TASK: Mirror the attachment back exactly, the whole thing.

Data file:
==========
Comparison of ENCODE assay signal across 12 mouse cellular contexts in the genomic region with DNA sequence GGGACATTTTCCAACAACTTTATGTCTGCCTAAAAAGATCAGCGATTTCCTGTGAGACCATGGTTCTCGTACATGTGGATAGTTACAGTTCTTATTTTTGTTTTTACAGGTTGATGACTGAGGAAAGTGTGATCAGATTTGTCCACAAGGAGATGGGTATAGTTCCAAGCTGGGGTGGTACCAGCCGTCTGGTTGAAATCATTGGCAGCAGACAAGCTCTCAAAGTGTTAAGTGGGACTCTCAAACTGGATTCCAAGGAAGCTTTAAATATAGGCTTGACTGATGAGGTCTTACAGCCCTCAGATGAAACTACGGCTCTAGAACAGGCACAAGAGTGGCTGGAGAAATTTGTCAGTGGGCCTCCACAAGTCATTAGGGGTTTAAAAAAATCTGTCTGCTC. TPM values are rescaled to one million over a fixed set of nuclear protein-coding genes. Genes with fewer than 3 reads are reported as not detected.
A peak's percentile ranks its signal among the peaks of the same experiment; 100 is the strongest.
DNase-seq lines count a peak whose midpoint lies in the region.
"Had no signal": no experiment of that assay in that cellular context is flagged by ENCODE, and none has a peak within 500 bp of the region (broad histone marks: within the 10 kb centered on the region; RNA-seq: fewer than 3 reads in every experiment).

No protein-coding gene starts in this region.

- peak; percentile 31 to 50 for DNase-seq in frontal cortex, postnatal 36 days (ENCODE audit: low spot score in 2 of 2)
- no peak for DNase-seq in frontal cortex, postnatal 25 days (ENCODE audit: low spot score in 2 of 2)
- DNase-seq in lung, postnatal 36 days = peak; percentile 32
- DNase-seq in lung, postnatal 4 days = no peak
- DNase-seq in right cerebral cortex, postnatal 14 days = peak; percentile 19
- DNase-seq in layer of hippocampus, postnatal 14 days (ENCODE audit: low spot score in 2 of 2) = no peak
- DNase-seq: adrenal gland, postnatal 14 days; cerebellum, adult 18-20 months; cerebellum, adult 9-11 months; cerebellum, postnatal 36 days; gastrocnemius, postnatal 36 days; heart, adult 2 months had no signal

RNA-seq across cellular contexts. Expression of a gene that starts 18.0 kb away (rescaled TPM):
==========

Comparison of ENCODE assay signal across 12 mouse cellular contexts in the genomic region with DNA sequence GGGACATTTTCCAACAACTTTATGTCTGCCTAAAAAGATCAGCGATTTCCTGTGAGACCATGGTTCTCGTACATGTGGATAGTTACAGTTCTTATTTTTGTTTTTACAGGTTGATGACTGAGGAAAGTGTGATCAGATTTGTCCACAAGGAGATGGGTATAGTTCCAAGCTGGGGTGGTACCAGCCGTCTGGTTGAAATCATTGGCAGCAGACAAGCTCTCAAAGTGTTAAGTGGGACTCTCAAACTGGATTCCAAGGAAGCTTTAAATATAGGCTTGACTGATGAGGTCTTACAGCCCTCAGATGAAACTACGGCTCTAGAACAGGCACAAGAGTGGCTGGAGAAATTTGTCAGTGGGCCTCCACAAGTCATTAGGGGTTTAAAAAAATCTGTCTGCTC. TPM values are rescaled to one million over a fixed set of nuclear protein-coding genes. Genes with fewer than 3 reads are reported as not detected.
A peak's percentile ranks its signal among the peaks of the same experiment; 100 is the strongest.
DNase-seq lines count a peak whose midpoint lies in the region.
"Had no signal": no experiment of that assay in that cellular context is flagged by ENCODE, and none has a peak within 500 bp of the region (broad histone marks: within the 10 kb centered on the region; RNA-seq: fewer than 3 reads in every experiment).

No protein-coding gene starts in this region.

- peak; percentile 31 to 50 for DNase-seq in frontal cortex, postnatal 36 days (ENCODE audit: low spot score in 2 of 2)
- no peak for DNase-seq in frontal cortex, postnatal 25 days (ENCODE audit: low spot score in 2 of 2)
- DNase-seq in lung, postnatal 36 days = peak; percentile 32
- DNase-seq in lung, postnatal 4 days = no peak
- DNase-seq in right cerebral cortex, postnatal 14 days = peak; percentile 19
- DNase-seq in layer of hippocampus, postnatal 14 days (ENCODE audit: low spot score in 2 of 2) = no peak
- DNase-seq: adrenal gland, postnatal 14 days; cerebellum, adult 18-20 months; cerebellum, adult 9-11 months; cerebellum, postnatal 36 days; gastrocnemius, postnatal 36 days; heart, adult 2 months had no signal

RNA-seq across cellular contexts. Expression of a gene that starts 18.0 kb away (rescaled TPM):